€100m wiped off the cattle trade leaves farms on brink

 

The ‘Beast from the East’ was a contributing factor to losses. Photo: PA
The ‘Beast from the East’ was a contributing factor to losses. Photo: PA
Louise Hogan

Louise Hogan

The cattle industry lost €100m last year due to falling prices and a small drop in the volume of livestock processed.

The value fell from €2.36bn in 2017 to €2.26bn last year, figures show.

Farmers continue to count the cost of market uncertainty from Brexit, leaving some on the brink of leaving the industry.

The Central Statistics Office (CSO) figures illustrate how exposed farm incomes are to the vagaries of the weather and market sentiment.

They show the operating surplus in agriculture dropped 16pc from €3.4bn in 2017 to €2.9bn in 2018.

It follows on the back of a difficult 2018, where farmers forked out an extra €357m on feed as they faced an expensive late spring, the 'Beast from the East' storm and the summer drought.

However, another key expense on Irish farms is fertiliser for which spending rose €69m to €582m.

The Irish Farmers' Association (IFA) warned that the time is now for Government action as the lack of certainty on future trade with the UK has caused market difficulties.

IFA president Joe Healy said there has been no improvement in the first few months of this year, and immediate political action is needed.

"The headline figure showing a decrease of 16pc was largely driven by a substantial hike of over €350m on feed," he said.

"A combination of the late, wet spring, Storm Emma and the summer drought added significantly to costs on farms during 2018 and affected the bottom line for farmers."

Overall, the figures show that spending on feeding animals increased by €356.5m or 27pc to €1.6bn, with a 20pc increase in the volume being purchased.

Farmers were forced to feed animals indoors for longer due to weather, while they were also hit later in the year, with drought affecting grass growth.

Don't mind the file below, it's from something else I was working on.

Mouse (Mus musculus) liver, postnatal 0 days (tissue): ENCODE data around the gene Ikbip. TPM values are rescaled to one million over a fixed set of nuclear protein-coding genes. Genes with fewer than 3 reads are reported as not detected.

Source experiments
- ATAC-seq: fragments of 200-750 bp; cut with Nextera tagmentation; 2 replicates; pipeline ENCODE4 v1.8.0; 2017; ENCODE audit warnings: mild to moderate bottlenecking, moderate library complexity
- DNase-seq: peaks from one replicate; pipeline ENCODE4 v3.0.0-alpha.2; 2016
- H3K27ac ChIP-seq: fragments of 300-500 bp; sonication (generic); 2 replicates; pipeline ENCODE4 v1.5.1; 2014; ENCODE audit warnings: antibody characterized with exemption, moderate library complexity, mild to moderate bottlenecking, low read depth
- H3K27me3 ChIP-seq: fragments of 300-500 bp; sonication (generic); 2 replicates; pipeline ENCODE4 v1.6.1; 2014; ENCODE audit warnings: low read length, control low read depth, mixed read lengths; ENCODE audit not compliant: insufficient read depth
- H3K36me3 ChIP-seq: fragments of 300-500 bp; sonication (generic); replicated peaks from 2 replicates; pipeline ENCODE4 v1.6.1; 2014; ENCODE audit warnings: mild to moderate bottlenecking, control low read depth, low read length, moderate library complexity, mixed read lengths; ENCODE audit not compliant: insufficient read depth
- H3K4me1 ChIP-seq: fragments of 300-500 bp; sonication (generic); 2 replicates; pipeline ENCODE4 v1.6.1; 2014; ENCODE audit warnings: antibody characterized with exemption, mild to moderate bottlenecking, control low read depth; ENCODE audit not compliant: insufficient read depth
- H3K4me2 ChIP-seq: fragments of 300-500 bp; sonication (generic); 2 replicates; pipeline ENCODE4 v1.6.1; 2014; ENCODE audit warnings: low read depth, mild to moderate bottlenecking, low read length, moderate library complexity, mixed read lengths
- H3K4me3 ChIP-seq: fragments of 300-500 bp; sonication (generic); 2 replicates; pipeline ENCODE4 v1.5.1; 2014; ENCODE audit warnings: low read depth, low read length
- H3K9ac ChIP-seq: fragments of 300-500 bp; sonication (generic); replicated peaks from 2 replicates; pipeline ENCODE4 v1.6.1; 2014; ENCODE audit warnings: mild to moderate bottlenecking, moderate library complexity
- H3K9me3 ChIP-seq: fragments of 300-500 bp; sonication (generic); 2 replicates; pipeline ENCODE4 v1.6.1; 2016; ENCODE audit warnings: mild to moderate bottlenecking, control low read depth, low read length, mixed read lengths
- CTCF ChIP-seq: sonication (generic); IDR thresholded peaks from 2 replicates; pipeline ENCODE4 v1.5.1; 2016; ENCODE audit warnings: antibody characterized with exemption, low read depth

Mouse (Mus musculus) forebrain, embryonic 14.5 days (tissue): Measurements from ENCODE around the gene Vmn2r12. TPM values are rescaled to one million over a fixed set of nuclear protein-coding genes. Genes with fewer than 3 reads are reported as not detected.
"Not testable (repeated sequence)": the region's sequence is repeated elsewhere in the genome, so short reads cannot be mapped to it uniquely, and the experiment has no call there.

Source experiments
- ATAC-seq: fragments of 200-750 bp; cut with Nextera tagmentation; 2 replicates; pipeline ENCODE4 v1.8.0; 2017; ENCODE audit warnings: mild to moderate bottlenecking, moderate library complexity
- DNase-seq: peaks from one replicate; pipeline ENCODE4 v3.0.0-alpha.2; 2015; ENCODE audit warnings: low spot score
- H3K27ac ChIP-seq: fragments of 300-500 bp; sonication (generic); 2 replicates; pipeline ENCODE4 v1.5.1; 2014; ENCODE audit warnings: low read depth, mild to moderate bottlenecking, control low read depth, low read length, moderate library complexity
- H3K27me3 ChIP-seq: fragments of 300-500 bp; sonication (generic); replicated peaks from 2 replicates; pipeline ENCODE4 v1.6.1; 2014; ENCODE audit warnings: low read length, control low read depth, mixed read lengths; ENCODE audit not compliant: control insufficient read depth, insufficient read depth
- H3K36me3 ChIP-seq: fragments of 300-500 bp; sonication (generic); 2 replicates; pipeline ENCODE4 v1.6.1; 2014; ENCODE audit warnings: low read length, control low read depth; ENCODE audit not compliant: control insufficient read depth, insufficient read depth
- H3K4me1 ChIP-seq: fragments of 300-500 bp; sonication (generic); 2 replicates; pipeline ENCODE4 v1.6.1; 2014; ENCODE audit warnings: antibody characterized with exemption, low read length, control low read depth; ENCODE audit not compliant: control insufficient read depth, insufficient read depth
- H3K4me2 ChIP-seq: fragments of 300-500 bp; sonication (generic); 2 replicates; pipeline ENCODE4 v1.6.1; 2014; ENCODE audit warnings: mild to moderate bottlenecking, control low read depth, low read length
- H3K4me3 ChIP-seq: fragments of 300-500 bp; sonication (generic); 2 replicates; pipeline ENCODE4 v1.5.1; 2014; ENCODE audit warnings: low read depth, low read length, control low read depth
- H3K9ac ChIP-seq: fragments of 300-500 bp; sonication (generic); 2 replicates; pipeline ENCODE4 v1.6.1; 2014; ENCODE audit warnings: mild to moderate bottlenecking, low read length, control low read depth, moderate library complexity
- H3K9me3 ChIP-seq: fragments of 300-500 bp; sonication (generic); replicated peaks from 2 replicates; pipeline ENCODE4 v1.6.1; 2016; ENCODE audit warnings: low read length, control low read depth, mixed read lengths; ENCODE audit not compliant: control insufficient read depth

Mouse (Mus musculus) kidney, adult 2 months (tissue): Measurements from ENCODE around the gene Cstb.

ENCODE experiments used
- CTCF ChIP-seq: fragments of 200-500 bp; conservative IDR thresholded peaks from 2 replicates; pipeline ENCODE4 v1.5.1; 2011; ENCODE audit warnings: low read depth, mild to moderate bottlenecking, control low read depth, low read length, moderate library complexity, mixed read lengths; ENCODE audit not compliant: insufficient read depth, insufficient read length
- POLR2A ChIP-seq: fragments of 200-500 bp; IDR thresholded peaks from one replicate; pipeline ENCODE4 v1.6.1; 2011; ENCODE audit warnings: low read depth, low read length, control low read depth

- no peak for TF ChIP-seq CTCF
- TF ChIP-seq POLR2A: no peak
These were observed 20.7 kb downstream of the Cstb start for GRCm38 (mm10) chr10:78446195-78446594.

Pat McCormack, of the Irish Creamery Milk Suppliers Association (ICMSA), said that farmers had suffered a €500m blow from the rise in inputs coupled with the €43m drop in milk production.

"The figures are catastrophic and show the cost of feed increasing by over €350m, and fertiliser by €70m. Those figures speak for themselves," he said.

"Brexit is now days away, and we still operate in the dark, with no certainty of what faces us.

"At the very least, the EU and our Government should publish their actual programmes as to how they intend to support farmers, whether it is a deal or no-deal Brexit."

He also said the farming sector was "completely exposed to Brexit".

For dairy farmers, milk output last year increased 4.5pc, but falling prices saw a slight drop in value of €43m to €2.54bn.

Pig farmers have warned that many are on the brink of going out of business as the value of pigmeat output fell by 11pc as producers found themselves in a loss-making situation.

Agriculture Minister Michael Creed has said that in a hard Brexit, Ireland will seek major European Commission grant aid.

Irish Independent